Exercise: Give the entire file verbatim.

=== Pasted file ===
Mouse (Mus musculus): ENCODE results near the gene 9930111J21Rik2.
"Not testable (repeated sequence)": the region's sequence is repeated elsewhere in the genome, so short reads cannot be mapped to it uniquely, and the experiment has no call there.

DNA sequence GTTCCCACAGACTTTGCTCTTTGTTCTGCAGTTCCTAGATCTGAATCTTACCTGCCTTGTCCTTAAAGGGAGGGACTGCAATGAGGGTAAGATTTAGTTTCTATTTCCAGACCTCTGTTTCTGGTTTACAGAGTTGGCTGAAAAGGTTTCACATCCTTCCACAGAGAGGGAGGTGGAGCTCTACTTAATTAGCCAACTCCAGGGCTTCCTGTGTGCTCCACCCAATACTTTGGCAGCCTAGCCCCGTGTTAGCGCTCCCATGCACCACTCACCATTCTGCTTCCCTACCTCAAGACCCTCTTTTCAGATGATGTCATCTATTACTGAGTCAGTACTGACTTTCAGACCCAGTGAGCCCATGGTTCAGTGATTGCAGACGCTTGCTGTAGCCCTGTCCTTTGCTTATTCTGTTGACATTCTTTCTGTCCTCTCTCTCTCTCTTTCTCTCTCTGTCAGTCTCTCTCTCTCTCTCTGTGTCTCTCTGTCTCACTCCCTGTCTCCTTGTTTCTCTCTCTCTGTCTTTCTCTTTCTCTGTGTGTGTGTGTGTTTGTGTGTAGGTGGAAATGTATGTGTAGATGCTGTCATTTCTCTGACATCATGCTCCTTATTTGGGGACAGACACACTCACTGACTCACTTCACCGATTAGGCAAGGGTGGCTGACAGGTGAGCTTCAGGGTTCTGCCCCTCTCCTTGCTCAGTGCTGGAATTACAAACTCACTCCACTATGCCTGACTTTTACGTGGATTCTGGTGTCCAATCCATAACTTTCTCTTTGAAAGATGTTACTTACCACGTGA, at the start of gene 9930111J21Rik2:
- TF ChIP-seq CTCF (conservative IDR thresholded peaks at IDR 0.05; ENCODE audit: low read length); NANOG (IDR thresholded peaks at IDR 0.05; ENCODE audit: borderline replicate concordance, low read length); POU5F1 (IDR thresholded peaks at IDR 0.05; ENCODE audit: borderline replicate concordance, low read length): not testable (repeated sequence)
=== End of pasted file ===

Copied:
Mouse (Mus musculus): ENCODE results near the gene 9930111J21Rik2.
"Not testable (repeated sequence)": the region's sequence is repeated elsewhere in the genome, so short reads cannot be mapped to it uniquely, and the experiment has no call there.

DNA sequence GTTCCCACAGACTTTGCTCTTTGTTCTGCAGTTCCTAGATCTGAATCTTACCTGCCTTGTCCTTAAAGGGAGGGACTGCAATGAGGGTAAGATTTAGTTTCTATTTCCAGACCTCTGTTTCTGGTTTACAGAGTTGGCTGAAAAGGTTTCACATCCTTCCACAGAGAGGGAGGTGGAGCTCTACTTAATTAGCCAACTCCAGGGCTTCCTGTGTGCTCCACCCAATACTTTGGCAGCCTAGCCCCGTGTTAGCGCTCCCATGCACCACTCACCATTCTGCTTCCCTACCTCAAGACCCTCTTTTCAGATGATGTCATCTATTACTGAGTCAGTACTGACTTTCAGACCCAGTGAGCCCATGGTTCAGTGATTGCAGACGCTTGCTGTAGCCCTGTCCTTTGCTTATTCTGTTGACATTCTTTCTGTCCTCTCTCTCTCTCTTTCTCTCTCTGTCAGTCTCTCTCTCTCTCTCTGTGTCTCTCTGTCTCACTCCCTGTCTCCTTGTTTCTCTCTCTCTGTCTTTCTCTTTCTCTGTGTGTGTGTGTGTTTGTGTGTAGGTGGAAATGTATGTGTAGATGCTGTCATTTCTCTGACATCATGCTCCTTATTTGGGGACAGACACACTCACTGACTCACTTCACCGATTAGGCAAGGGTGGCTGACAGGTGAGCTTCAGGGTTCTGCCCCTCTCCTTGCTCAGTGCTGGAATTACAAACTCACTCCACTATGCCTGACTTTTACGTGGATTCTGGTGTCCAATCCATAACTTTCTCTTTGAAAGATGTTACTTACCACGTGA, at the start of gene 9930111J21Rik2:
- TF ChIP-seq CTCF (conservative IDR thresholded peaks at IDR 0.05; ENCODE audit: low read length); NANOG (IDR thresholded peaks at IDR 0.05; ENCODE audit: borderline replicate concordance, low read length); POU5F1 (IDR thresholded peaks at IDR 0.05; ENCODE audit: borderline replicate concordance, low read length): not testable (repeated sequence)